Maybe rather than thinking, we should be reading – reading the revelation of God. For example, there is that scripture with which we began a few minutes ago – Hebrews 12. Despite what some Christians think God should do, there are times when God’s chastising hand falls on His own children. “For whom the Lord loveth he chasteneth, and scourgeth every son whom he receiveth” – verse 7. “If ye be without chastisement (when you sin) then are ye bastards and not sons” – verse 8. Verse 11 – “Now no chastening for the present seemeth to be joyous, but grievous; nevertheless afterward it yieldeth the peaceable fruit of righteousness unto them which are exercised thereby.”

I don’t know if any true child of God would ask my next question, but I’m going to pose it for its instructive value. Now that I am a child of God, and Christ has taken all my sins upon Himself, dying for them on the cross, then why should I be chastised by the Lord for my transgressions today? My latest sins are already under the blood. Haven’t they been cast behind the Father’s back? Aren’t they buried in the deepest sea, and God has promised not to dredge them up again?

The question is: What if God didn’t chastise the Christian for his sins? What if they were instantly forgiven and forgotten? This is part of another false gospel which is commonly taught and believed today. Some preachers teach that you can be saved and live like the Devil without fear of rebuke or punishment. With that question in my mind, several answers began to pop up.

If the Lord let the Christian’s sins slide, it would VIOLATE the DIVINE CHARACTER.

God is holy, and sin is an affront against that holiness. God is righteous, and sin is wicked. His command even to the children of God is: “Be ye holy, for I am holy.” Jehovah, by his very nature, cannot turn His back on deliberate sin. He cannot ignore any sin – even those committed by Abraham, David, Paul – or you and me. It was for sin that He sent His only begotten Son to die, proving to us how much He hates sin. So Christ paid my sin-debt with his own blood, and that blood covered all my past sins and my future sins. I have been adopted into the family God, and forever I will be one of His many children. I have the seal of the Holy Spirit over my heart, and I will never been disowned or disinherited.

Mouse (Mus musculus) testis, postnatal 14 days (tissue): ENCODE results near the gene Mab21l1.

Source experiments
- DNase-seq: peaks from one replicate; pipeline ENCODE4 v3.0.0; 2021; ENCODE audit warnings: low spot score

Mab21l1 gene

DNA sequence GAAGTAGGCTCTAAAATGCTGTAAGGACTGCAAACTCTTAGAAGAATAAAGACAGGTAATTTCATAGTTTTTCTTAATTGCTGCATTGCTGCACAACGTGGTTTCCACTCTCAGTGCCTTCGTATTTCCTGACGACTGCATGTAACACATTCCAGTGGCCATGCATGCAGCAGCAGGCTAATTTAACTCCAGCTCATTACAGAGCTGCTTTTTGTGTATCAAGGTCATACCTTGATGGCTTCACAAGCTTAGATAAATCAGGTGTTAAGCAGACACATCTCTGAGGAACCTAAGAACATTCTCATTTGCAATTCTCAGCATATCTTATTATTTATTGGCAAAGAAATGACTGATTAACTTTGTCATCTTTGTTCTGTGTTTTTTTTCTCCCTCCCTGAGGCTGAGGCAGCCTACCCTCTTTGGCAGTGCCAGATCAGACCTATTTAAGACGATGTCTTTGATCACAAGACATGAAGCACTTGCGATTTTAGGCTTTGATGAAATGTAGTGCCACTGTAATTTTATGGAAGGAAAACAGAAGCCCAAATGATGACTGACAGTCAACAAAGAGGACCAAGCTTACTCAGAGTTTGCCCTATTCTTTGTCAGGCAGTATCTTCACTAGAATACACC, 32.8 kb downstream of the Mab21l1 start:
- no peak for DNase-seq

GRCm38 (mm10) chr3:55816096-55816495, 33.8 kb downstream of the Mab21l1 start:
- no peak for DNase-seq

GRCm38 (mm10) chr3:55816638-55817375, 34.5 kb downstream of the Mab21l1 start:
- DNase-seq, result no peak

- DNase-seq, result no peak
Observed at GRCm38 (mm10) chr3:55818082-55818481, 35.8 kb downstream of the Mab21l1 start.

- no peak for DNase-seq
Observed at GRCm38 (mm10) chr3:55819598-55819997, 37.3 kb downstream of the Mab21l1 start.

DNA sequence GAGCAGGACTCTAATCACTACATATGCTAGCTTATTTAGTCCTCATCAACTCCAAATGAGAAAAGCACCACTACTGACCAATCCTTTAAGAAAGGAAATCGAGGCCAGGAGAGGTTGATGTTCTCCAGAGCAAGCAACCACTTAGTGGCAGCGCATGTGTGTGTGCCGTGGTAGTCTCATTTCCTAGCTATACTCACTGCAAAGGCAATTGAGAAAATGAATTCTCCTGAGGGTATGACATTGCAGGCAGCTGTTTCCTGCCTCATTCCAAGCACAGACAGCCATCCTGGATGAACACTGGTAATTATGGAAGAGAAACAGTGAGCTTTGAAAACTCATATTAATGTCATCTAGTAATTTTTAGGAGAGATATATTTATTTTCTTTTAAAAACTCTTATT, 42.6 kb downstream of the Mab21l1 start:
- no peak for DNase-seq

But – “whom the Lord loveth he chasteneth, and scourgeth every son whom he receiveth.” Every time I lose my temper, or I covet an other man’s talent, or I wish that I didn’t have some particular God-given trial, those sins have been eternally covered by the Lord’s grace and Christ’s blood. But in some ways I am still accountable for them. The Lord says, “If you are responsible for their commission, you are responsible for their punishment.” If I have killed a man, I am liable for my crime, and the punishment for my crime belongs to me alone. No one can be punished for me, and no one can arbitrarily decide that the dead man isn’t dead. These are God’s rules, not mine or man’s.

Besides being righteous, God is gracious and merciful by nature. He sends the rain upon both the just and unjust, assuming they share adjacent properties. And the rising pollen count affects both the righteous and the wicked equally. God is often accused of not being fair, but obviously that is simply not true. If your neighbor is stopped by the police for excessive speeding, we may say that he should be fined. But if God ordained that you should never be stopped by the police for any reason, He would not be acting according to His revealed character. He would not be just. You are just as responsible to obey speed limits as your lost neighbor, and if your Saviour arranged that you’d never speed through a radar trap, that would not be godly in God.